“Who Feels It Knows It”: Grenadian Small Farmers’ Perspectives on Neo-Liberal Development
MA in International and Intercultural Management
This paper examines the experiences of small farmers in Grenada during the years of neo-liberal development. It poses the question: What do small farmers in Grenada report as their experiences during the years of neo-liberal development, and what do these experiences demonstrate about the nature of such development. This research seeks to answer this question through phenomenological inquiry investigating the lived experience of ten small farmers and how these farmers construct meaning in their experience. It reveals that over the years of trade liberalization, small farmers in Grenada have experienced a loss of banana markets, a limited domestic market, hard competition, diminished income and livelihoods, and an increased dependence on imported agricultural inputs. This paper concludes that the current international trade system creates unemployment and consumerism. It also concludes that Grenadian farmers are subject to, and well aware of, the social and economic injustice inherent in neo-liberal development initiatives and are not ready or willing to give up working on developing an independent nation. And finally, current international trade policies recreate colonial relationships of dominance, inequality, exploitation and dependency.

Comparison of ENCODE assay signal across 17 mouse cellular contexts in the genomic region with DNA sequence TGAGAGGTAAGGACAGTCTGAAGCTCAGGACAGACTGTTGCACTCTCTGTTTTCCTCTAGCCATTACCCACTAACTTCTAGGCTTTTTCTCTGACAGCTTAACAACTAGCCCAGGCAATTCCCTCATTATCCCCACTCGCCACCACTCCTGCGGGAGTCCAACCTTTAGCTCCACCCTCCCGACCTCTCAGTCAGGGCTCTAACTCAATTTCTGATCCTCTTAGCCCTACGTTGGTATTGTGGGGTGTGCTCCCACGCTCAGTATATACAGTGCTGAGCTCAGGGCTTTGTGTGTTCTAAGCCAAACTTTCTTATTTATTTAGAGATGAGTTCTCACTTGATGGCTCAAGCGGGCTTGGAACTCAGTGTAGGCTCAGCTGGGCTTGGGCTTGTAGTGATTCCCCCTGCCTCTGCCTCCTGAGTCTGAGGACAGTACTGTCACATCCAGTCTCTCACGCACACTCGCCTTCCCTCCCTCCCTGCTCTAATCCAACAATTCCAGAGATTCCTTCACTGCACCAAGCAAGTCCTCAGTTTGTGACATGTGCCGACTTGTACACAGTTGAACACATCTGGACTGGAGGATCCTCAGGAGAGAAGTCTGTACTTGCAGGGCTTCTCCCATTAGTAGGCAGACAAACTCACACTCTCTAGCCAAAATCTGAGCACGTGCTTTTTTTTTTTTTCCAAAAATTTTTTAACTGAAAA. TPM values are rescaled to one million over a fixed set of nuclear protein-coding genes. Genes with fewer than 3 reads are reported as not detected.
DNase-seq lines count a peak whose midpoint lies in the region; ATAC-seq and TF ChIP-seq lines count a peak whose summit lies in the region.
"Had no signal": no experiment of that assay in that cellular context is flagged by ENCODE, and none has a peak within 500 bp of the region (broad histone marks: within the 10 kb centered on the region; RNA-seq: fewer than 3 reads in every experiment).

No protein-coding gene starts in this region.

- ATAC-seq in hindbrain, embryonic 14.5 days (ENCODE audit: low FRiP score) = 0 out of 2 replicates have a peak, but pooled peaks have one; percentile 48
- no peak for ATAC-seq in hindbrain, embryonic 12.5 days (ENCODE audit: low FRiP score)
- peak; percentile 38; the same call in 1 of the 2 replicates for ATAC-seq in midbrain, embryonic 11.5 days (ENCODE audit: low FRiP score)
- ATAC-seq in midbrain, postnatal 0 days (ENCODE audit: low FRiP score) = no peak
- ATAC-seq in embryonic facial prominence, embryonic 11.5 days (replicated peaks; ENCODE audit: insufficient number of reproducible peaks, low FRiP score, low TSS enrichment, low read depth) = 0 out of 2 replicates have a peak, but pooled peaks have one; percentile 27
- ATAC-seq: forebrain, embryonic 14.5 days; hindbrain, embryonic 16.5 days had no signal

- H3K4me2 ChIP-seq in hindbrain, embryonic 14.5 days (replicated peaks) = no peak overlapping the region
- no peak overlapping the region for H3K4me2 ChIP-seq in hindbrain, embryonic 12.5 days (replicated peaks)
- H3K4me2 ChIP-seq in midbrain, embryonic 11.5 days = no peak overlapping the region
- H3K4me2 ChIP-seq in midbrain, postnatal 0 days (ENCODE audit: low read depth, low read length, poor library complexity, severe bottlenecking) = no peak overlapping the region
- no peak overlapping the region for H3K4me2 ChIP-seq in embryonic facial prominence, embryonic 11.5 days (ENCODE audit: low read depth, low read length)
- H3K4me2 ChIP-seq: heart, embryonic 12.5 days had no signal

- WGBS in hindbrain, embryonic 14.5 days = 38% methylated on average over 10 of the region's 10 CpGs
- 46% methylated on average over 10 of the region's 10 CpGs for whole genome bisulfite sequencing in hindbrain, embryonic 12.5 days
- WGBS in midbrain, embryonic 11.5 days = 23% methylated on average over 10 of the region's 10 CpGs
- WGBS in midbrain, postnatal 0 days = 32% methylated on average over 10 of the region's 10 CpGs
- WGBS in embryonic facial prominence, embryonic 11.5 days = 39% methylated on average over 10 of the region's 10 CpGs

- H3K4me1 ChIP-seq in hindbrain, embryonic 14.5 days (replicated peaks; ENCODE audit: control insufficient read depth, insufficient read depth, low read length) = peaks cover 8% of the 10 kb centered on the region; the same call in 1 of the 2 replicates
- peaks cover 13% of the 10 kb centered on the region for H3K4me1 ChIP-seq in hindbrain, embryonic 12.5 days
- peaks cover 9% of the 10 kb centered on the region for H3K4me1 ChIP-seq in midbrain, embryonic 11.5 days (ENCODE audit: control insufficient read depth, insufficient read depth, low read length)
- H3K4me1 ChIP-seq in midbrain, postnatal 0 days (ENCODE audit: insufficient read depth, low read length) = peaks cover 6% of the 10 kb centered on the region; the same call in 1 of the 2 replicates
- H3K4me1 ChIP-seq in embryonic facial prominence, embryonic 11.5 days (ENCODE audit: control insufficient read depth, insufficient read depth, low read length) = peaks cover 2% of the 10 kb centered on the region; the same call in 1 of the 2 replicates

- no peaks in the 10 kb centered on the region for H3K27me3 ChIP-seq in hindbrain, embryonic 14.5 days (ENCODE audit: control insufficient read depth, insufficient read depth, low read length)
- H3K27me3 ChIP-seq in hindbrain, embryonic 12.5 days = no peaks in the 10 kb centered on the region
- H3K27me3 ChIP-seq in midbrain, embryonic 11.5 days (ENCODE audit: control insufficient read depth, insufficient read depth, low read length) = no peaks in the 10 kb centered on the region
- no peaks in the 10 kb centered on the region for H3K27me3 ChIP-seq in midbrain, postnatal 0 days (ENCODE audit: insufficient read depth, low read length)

Agricultural and Resource Economics | Place and Environment | Politics and Social Change
Gralnick, Sharon, "“Who Feels It Knows It”: Grenadian Small Farmers’ Perspectives on Neo-Liberal Development" (2003). Capstone Collection. 1672.
This document is currently not available here.